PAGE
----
Needs & Wants – Why You Should Vote NO on Tuesday

This piece was written by one of our members, Greg Morin, originally published on his blog, Porcupine Musings.

Many thanks to Greg for his efforts, and I’d like to point out that I couldn’t have said it better myself about this part of the argument against the upcoming T-SPLOST vote on Tuesday.

The TSPLOST frenzy has moved into high gear as we approach the July 31 election. The “pro” side makes some compelling arguments. Compelling that is until you actually think about them. [Read more...]

Better Regulation Through Competition

This piece was originally posted by LP Georgia member Greg Morin at his blog, Porcupine Musings.

Monopolies are bad. The supposed truth of that axiom is nearly universally accepted. Government demonstrates its adherence to this precept through such devices as anti-trust legislation. Curiously though, government itself is the biggest monopolist like entity. I say “monopolist like” because even the so-called monopolies of Standard Oil or AT&T could not force people to purchase their goods via legally imposed violent coercion. Government is monopoly at the barrel of a gun. So, if the truism that monopolies are bad is generally accepted, why is the public so willing to blithely accept the monopolist enterprises the government imposes on us? For some reason the public holds those in government to be members of a class of altruistic super humans that think only upon the betterment of society and never upon themselves, that they are selfless servants of their fellow man (angels?). To quote John Stossel, “Give me a break!” Those in government are humans, just like us, with the same weaknesses, foibles and strengths (witness the recent GSA convention debacle). They are not magically transformed upon taking an oath of office or employment within the government. To persist in such a belief is as delusional as believing in the Tooth Fairy or Santa Claus.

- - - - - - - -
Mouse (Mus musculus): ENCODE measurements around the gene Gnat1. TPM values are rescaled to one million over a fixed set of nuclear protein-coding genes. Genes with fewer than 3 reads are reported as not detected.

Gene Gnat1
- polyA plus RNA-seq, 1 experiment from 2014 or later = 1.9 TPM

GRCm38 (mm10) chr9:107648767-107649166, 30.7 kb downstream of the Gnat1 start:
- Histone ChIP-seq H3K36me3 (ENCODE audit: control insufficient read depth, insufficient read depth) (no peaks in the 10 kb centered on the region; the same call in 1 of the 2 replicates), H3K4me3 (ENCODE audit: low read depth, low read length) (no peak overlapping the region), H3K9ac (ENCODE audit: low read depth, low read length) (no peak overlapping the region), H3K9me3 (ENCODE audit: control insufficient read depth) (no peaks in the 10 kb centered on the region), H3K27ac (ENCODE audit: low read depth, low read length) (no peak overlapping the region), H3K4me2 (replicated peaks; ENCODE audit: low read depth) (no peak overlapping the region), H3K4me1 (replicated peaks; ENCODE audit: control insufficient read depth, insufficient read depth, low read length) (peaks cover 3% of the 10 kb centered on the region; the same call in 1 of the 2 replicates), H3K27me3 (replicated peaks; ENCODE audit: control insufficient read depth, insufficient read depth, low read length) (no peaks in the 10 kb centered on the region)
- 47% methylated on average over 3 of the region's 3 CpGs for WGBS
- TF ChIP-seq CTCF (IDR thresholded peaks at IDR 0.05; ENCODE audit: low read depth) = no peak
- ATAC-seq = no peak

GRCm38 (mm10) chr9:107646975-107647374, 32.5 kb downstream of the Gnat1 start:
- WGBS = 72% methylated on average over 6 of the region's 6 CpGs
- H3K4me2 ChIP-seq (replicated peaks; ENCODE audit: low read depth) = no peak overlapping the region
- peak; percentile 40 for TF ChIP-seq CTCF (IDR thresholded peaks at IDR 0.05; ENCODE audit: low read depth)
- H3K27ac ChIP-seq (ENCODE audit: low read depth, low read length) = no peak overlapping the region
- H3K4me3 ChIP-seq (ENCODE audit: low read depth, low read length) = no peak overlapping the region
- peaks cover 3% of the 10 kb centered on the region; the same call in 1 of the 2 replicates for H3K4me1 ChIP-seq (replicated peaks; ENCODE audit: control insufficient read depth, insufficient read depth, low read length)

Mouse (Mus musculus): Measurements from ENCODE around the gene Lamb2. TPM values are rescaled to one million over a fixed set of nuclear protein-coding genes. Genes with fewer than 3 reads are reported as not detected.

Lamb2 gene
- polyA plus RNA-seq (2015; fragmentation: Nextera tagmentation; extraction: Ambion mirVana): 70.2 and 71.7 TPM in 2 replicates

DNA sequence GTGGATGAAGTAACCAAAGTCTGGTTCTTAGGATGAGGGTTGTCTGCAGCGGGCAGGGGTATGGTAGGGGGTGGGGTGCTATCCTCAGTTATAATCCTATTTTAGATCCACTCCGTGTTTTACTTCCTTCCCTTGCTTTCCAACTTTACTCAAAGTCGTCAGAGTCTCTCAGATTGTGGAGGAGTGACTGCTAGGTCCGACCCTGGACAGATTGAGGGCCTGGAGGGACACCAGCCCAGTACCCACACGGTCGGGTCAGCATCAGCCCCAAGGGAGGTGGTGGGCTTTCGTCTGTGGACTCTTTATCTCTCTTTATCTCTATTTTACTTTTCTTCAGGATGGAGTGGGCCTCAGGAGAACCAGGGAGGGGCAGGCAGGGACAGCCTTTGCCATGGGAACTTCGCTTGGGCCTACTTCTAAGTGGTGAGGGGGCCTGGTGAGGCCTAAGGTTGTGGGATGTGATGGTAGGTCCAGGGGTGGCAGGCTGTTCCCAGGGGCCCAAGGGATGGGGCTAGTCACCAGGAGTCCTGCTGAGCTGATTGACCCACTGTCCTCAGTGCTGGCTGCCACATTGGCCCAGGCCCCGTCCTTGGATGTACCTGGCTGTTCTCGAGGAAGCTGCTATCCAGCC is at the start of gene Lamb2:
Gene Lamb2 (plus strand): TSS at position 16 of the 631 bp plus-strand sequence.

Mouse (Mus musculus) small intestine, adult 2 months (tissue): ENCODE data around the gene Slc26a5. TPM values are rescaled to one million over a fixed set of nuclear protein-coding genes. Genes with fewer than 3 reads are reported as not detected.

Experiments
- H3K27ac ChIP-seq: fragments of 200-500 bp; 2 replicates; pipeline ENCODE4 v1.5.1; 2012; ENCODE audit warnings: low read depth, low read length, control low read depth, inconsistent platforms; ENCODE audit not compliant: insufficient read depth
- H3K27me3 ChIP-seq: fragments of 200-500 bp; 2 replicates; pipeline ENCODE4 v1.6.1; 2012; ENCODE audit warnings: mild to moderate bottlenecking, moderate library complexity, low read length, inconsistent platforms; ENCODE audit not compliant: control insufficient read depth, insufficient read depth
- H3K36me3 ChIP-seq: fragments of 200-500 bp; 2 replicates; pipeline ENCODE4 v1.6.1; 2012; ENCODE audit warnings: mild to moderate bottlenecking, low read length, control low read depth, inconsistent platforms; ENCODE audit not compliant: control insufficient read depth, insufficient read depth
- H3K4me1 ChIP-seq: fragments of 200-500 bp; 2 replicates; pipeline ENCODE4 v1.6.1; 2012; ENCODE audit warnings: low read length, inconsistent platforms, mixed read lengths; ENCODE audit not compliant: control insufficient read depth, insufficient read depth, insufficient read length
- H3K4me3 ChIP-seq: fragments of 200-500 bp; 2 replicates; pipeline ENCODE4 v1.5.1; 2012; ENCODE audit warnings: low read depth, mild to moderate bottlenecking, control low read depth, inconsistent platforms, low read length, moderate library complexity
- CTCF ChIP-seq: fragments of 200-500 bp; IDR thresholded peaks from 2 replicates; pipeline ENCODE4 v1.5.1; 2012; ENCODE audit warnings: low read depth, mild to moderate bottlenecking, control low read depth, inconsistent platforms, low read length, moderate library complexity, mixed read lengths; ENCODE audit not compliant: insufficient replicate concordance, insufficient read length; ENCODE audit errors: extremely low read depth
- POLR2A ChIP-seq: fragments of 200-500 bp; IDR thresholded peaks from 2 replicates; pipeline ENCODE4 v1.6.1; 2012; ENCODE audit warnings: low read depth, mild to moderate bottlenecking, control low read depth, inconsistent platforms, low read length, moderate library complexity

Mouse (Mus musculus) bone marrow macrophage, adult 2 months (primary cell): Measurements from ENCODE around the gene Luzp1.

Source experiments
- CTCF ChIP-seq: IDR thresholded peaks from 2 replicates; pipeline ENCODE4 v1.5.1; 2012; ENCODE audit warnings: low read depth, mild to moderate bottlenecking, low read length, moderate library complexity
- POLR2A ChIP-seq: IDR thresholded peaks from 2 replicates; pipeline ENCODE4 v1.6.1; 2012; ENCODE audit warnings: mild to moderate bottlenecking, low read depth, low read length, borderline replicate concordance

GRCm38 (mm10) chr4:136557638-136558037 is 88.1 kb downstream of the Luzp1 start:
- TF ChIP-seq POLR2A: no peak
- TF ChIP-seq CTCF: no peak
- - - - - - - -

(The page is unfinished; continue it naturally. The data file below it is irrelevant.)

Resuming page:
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Without Taxes, There Would Be No Roads, Right?

This guest post by member Greg Morin was originally published in the Morgan County Citizen on Friday, March 23rd.

Tax discussions invariably devolve to a point where one side finds it necessary to resort to the “roads card.” The assumption with this rejoinder is that roads are a major and necessary function of government. Setting aside the “necessary” aspect for now, let’s address the “major” assumption. At first glance it would seem something as ubiquitous as roads must carry a heavy cost burden: they are everywhere, after all. But first glances are seldom correct. Let’s look at the numbers. In the state of Georgia, the FY2012 budget allocates a mere 0.03 percent of the budget to transportation. The proposed Federal FY2012 budget allocates only 2.8 percent to transportation. How can this major function of government be such a minor expense? The U.S. contains approximately 4 million total miles of all road types. We could repave all of it EVERY YEAR and it would only cost roughly $400 billion (1/10th of the budget).

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Immigrants Fill An Economic Niche And Help Economy

This was originally published on October 13, 2011 in the Morgan County Citizen.

By: Greg Morin

Creative Commons photo courtesy of 4cheungsThe idea of “illegal” immigration is a silly notion. It’s akin to an “illegal” vacation. Immigration is simply the act of moving from Location A to Location B. Why should permission be required to exercise this right? Up until 1882 (with passage of the non-euphemistically named “Chinese Exclusion Act”) anyone was permitted entry. Immigration laws were tightened further until 1921 when the Temporary Quota Act set “national quotas” and permanently criminalized immigration. And thus a legal harmless act was made “illegal” by arbitrary government fiat.

The right to immigrate (or emigrate) is distinct from the priviledge of citizenship. The basic idea is “you’re welcome to come and work and live here and support yourself but don’t expect handouts from the government… if you want a handout then you must become a citizen.” If immigration were properly viewed in this manner it would solve the issue of an overburdened social safety system. If only citizens can utilize the social institutions then you remove all incentives for those with parasitic intentions from immigrating. We would, however, have to change the antiquated citizenship laws that confer citizenship to those born on U.S. soil. Citizenship should be a privilege reserved for those who meet the established criteria or the children of a U.S. citizen.

The most common justification for restricting immigration is that they ‘steal’ jobs from Americans. [Read more...]